The United States doesn’t do a lot of things that a lot of other countries do. We don’t have mandatory paid maternity leave or guaranteed healthcare. We also don’t have coding as an integral part of school curriculum. Many countries in the EU have already implemented coding into their schools nationwide, and for good reason. In the age of the Internet, the ability to code is becoming much more practical. President Obama has recently set a “Computer Science For All” initiative, allocating $4 billion to schools nationwide, in an effort to get the skill of coding out there in the mainstream of American teaching.
I’m not gonna sit here and pretend that I am a huge fan of computer science though. Objectively speaking, it is and will be an extremely useful and practical skill that much of the global workforce would benefit from. However, I remember taking an Intro to Computer Science class in my sophomore year of high school… it was awful. I don’t exactly know what it was, but I just could not get into it. Maybe it was because the mathematics department at my school had just introduced the class that year, and maybe it was also because the teacher was just horrible. I don’t know exactly. I think it’s fair to say that there were a multitude of reasons that made me dislike computer science. So, even though I applaud President Obama for starting this initiative and I recognize the importance of coding in general, in the back of my mind I’m still thinking about that shitty comp sci class.
This analogy has been made before, but I see coding as something like a foreign language. Yeah, we use English words in the construction of code, but we use it in a format that is so different and odd that it you can’t understand what is going on unless you are fluent in code: just like another language. When I look at a sentence written in Russian, all I see is English words with funny reversed letters here and there. When I see a sentence written in Japanese, I see neatly arranged lines and curves. When I and virtually everyone else look a a line of code, we probably see it as an incoherent jumble of words and punctuation.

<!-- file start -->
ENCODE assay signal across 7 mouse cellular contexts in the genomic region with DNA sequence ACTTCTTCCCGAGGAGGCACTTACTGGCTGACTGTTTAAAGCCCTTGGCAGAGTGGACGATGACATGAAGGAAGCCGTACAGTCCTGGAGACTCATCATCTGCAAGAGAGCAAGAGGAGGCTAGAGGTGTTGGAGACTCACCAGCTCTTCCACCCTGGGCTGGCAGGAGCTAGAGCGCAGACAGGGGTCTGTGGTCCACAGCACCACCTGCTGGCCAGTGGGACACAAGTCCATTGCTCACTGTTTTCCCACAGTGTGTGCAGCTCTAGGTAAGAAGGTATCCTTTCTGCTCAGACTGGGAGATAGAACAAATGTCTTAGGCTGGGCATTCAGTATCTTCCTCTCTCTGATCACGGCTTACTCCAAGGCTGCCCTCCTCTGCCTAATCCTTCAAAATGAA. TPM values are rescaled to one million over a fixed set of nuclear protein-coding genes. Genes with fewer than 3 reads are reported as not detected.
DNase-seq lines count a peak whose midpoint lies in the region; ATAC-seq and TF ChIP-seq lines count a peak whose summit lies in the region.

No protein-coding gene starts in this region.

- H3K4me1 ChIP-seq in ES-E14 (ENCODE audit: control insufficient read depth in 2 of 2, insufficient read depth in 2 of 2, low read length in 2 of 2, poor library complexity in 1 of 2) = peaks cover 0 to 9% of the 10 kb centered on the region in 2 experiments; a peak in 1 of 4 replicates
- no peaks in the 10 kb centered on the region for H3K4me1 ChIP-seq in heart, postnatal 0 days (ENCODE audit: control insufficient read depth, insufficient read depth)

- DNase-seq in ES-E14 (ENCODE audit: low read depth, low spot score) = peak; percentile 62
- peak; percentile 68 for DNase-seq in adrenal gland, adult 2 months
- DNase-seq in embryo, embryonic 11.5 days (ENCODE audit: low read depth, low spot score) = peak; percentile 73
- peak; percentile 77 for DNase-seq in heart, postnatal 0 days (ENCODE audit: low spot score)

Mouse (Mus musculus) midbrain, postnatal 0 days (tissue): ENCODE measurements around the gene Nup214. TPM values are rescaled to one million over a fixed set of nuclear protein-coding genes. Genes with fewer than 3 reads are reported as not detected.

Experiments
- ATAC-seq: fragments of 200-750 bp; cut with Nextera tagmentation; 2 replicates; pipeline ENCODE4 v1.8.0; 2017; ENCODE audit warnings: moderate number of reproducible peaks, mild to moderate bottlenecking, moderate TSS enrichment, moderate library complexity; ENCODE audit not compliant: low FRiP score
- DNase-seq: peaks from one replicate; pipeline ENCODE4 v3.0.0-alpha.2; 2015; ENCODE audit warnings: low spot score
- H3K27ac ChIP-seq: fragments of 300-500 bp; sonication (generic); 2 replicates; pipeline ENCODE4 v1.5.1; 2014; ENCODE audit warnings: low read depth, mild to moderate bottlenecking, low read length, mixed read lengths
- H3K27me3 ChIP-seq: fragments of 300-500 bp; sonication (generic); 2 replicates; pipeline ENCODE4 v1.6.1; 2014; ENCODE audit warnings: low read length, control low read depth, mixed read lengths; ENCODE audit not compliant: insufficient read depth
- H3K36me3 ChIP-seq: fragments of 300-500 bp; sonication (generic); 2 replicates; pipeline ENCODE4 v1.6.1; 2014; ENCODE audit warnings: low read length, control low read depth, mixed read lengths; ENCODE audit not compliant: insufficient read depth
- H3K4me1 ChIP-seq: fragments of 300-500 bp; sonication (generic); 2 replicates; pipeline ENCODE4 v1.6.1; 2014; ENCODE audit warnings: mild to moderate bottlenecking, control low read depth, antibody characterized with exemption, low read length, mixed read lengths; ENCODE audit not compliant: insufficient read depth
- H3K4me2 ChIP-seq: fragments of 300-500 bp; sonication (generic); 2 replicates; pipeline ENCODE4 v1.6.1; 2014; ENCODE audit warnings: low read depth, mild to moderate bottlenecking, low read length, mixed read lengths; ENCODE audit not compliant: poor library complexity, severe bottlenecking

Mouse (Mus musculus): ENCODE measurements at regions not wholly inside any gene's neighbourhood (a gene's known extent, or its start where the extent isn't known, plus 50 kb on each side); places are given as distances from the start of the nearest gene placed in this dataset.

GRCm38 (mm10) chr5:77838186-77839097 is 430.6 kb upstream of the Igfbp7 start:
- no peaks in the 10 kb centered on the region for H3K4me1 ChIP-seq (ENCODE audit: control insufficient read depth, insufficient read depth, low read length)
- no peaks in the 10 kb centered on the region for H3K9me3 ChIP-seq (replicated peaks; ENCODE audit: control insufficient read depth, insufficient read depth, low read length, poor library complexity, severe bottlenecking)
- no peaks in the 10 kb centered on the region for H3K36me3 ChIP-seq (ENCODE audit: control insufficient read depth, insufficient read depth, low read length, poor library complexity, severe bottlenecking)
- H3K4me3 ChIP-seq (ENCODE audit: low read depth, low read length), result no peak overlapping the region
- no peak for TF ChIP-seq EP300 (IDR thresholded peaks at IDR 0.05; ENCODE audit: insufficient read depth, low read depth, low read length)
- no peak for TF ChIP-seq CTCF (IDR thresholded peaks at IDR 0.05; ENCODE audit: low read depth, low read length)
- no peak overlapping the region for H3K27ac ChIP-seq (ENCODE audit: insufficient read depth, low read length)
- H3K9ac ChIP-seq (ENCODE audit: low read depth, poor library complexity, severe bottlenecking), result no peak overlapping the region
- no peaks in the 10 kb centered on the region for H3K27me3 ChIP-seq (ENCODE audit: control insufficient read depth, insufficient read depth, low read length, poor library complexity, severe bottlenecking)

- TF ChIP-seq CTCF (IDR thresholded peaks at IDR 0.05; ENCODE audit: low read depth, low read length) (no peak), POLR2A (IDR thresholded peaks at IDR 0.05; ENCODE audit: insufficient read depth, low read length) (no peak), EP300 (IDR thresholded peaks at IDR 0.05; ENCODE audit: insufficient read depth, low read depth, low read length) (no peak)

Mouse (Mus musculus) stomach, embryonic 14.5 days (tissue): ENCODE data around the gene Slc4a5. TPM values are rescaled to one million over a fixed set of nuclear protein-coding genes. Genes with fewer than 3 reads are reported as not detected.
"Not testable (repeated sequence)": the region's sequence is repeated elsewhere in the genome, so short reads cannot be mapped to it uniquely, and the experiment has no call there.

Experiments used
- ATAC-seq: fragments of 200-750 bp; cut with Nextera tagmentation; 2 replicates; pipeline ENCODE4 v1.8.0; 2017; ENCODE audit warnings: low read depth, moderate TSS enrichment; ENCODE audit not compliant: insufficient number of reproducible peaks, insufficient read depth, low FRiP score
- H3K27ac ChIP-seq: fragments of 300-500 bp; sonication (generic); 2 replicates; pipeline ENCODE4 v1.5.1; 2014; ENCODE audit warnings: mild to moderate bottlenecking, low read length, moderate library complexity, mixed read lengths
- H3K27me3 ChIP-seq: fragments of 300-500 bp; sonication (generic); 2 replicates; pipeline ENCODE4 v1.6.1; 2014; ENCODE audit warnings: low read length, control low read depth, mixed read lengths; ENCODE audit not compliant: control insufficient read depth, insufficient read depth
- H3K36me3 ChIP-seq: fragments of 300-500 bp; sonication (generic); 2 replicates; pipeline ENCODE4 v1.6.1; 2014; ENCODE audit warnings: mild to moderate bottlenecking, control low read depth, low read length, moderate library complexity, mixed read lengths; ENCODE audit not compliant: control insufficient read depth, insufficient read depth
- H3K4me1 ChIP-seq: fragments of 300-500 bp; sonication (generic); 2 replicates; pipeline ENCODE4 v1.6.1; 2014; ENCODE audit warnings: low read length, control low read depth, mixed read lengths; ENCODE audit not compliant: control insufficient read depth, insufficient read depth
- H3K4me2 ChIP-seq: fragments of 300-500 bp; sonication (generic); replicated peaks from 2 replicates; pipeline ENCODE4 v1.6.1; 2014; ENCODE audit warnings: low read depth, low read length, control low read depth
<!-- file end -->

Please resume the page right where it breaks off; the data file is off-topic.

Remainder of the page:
Even though I compared coding to a foreign language, I still think it’s a little different from something like Spanish or Portuguese, in that it is way more practical. Generally speaking, I don’t think many high school students are consistently using the language they learned in their world language classes in the workplace or even at home. Coding is something that you can practice both in a specified field of work as well as in the privacy of your home with a computer. A world in which everyone knew how to code would lead to more innovation and more flexibility in the American workforce. If coding were a standard in American education, the next big smartphone app or the newest operating system. I wholeheartedly agree with the notion that coding is a necessary skill and should be treated as such by American education administrators.
In The Matrix, code is quite literally the foundation of the titular virtual world